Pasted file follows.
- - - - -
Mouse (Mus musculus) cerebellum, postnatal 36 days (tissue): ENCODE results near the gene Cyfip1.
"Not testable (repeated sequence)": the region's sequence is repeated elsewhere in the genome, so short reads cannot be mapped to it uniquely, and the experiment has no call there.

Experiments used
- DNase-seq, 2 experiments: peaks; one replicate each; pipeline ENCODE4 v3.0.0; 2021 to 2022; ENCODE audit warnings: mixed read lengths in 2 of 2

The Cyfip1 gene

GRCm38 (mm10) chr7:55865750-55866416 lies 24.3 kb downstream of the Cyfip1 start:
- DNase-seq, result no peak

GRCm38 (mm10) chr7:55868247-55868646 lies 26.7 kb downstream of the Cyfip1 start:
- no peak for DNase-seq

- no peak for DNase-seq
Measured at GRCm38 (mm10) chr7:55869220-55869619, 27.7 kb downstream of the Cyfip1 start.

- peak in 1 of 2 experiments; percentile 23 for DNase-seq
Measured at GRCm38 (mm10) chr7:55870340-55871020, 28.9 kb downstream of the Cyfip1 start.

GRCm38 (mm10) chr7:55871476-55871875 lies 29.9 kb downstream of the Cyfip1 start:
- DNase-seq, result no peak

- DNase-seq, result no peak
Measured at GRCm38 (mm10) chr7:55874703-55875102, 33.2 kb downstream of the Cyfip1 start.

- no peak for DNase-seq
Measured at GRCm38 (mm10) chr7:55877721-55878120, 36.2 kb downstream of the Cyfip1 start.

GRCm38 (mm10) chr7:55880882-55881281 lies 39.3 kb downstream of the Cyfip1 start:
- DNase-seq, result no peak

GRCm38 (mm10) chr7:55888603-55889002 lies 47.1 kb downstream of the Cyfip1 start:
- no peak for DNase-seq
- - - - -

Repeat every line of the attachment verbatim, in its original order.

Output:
Mouse (Mus musculus) cerebellum, postnatal 36 days (tissue): ENCODE results near the gene Cyfip1.
"Not testable (repeated sequence)": the region's sequence is repeated elsewhere in the genome, so short reads cannot be mapped to it uniquely, and the experiment has no call there.

Experiments used
- DNase-seq, 2 experiments: peaks; one replicate each; pipeline ENCODE4 v3.0.0; 2021 to 2022; ENCODE audit warnings: mixed read lengths in 2 of 2

The Cyfip1 gene

GRCm38 (mm10) chr7:55865750-55866416 lies 24.3 kb downstream of the Cyfip1 start:
- DNase-seq, result no peak

GRCm38 (mm10) chr7:55868247-55868646 lies 26.7 kb downstream of the Cyfip1 start:
- no peak for DNase-seq

- no peak for DNase-seq
Measured at GRCm38 (mm10) chr7:55869220-55869619, 27.7 kb downstream of the Cyfip1 start.

- peak in 1 of 2 experiments; percentile 23 for DNase-seq
Measured at GRCm38 (mm10) chr7:55870340-55871020, 28.9 kb downstream of the Cyfip1 start.

GRCm38 (mm10) chr7:55871476-55871875 lies 29.9 kb downstream of the Cyfip1 start:
- DNase-seq, result no peak

- DNase-seq, result no peak
Measured at GRCm38 (mm10) chr7:55874703-55875102, 33.2 kb downstream of the Cyfip1 start.

- no peak for DNase-seq
Measured at GRCm38 (mm10) chr7:55877721-55878120, 36.2 kb downstream of the Cyfip1 start.

GRCm38 (mm10) chr7:55880882-55881281 lies 39.3 kb downstream of the Cyfip1 start:
- DNase-seq, result no peak

GRCm38 (mm10) chr7:55888603-55889002 lies 47.1 kb downstream of the Cyfip1 start:
- no peak for DNase-seq